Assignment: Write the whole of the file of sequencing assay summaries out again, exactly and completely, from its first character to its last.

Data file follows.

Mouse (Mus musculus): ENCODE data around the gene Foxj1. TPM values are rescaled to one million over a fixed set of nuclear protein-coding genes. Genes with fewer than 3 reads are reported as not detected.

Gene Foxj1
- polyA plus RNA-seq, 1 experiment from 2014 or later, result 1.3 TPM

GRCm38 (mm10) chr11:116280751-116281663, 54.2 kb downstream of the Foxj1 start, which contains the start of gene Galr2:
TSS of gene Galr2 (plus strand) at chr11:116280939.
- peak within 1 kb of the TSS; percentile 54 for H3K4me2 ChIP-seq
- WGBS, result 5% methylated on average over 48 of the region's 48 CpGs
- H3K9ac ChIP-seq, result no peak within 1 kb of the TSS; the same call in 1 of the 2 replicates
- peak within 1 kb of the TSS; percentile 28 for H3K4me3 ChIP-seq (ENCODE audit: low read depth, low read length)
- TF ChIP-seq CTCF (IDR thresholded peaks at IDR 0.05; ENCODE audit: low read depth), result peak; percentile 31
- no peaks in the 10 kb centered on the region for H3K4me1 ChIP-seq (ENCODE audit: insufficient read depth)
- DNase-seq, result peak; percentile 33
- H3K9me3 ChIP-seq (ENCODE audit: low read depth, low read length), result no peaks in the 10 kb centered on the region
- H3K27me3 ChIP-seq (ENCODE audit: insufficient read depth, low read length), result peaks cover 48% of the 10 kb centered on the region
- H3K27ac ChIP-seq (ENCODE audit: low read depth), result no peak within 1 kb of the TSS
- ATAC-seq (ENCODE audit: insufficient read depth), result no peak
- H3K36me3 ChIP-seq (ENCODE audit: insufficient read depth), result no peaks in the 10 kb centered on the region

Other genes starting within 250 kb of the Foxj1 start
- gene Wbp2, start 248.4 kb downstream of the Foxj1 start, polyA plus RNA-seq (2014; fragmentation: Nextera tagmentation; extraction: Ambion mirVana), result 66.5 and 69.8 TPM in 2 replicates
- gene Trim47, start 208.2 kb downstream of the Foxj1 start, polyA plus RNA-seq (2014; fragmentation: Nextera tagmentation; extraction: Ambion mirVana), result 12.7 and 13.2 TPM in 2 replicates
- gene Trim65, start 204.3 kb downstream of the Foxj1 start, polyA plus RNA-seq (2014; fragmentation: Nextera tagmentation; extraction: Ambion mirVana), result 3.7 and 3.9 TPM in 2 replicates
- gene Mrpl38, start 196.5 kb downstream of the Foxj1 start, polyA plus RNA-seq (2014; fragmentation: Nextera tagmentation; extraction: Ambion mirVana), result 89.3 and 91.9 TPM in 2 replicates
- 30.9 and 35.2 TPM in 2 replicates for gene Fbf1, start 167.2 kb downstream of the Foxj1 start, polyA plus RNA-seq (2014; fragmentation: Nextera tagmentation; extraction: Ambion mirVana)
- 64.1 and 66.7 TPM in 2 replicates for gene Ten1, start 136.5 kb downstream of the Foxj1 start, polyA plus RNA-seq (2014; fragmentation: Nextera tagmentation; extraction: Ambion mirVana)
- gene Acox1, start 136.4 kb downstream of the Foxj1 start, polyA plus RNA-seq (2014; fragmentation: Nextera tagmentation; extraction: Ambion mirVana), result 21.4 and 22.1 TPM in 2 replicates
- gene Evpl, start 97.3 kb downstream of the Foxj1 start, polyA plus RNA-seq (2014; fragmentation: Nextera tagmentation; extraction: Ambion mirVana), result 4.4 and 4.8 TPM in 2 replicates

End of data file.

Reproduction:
Mouse (Mus musculus): ENCODE data around the gene Foxj1. TPM values are rescaled to one million over a fixed set of nuclear protein-coding genes. Genes with fewer than 3 reads are reported as not detected.

Gene Foxj1
- polyA plus RNA-seq, 1 experiment from 2014 or later, result 1.3 TPM

GRCm38 (mm10) chr11:116280751-116281663, 54.2 kb downstream of the Foxj1 start, which contains the start of gene Galr2:
TSS of gene Galr2 (plus strand) at chr11:116280939.
- peak within 1 kb of the TSS; percentile 54 for H3K4me2 ChIP-seq
- WGBS, result 5% methylated on average over 48 of the region's 48 CpGs
- H3K9ac ChIP-seq, result no peak within 1 kb of the TSS; the same call in 1 of the 2 replicates
- peak within 1 kb of the TSS; percentile 28 for H3K4me3 ChIP-seq (ENCODE audit: low read depth, low read length)
- TF ChIP-seq CTCF (IDR thresholded peaks at IDR 0.05; ENCODE audit: low read depth), result peak; percentile 31
- no peaks in the 10 kb centered on the region for H3K4me1 ChIP-seq (ENCODE audit: insufficient read depth)
- DNase-seq, result peak; percentile 33
- H3K9me3 ChIP-seq (ENCODE audit: low read depth, low read length), result no peaks in the 10 kb centered on the region
- H3K27me3 ChIP-seq (ENCODE audit: insufficient read depth, low read length), result peaks cover 48% of the 10 kb centered on the region
- H3K27ac ChIP-seq (ENCODE audit: low read depth), result no peak within 1 kb of the TSS
- ATAC-seq (ENCODE audit: insufficient read depth), result no peak
- H3K36me3 ChIP-seq (ENCODE audit: insufficient read depth), result no peaks in the 10 kb centered on the region

Other genes starting within 250 kb of the Foxj1 start
- gene Wbp2, start 248.4 kb downstream of the Foxj1 start, polyA plus RNA-seq (2014; fragmentation: Nextera tagmentation; extraction: Ambion mirVana), result 66.5 and 69.8 TPM in 2 replicates
- gene Trim47, start 208.2 kb downstream of the Foxj1 start, polyA plus RNA-seq (2014; fragmentation: Nextera tagmentation; extraction: Ambion mirVana), result 12.7 and 13.2 TPM in 2 replicates
- gene Trim65, start 204.3 kb downstream of the Foxj1 start, polyA plus RNA-seq (2014; fragmentation: Nextera tagmentation; extraction: Ambion mirVana), result 3.7 and 3.9 TPM in 2 replicates
- gene Mrpl38, start 196.5 kb downstream of the Foxj1 start, polyA plus RNA-seq (2014; fragmentation: Nextera tagmentation; extraction: Ambion mirVana), result 89.3 and 91.9 TPM in 2 replicates
- 30.9 and 35.2 TPM in 2 replicates for gene Fbf1, start 167.2 kb downstream of the Foxj1 start, polyA plus RNA-seq (2014; fragmentation: Nextera tagmentation; extraction: Ambion mirVana)
- 64.1 and 66.7 TPM in 2 replicates for gene Ten1, start 136.5 kb downstream of the Foxj1 start, polyA plus RNA-seq (2014; fragmentation: Nextera tagmentation; extraction: Ambion mirVana)
- gene Acox1, start 136.4 kb downstream of the Foxj1 start, polyA plus RNA-seq (2014; fragmentation: Nextera tagmentation; extraction: Ambion mirVana), result 21.4 and 22.1 TPM in 2 replicates
- gene Evpl, start 97.3 kb downstream of the Foxj1 start, polyA plus RNA-seq (2014; fragmentation: Nextera tagmentation; extraction: Ambion mirVana), result 4.4 and 4.8 TPM in 2 replicates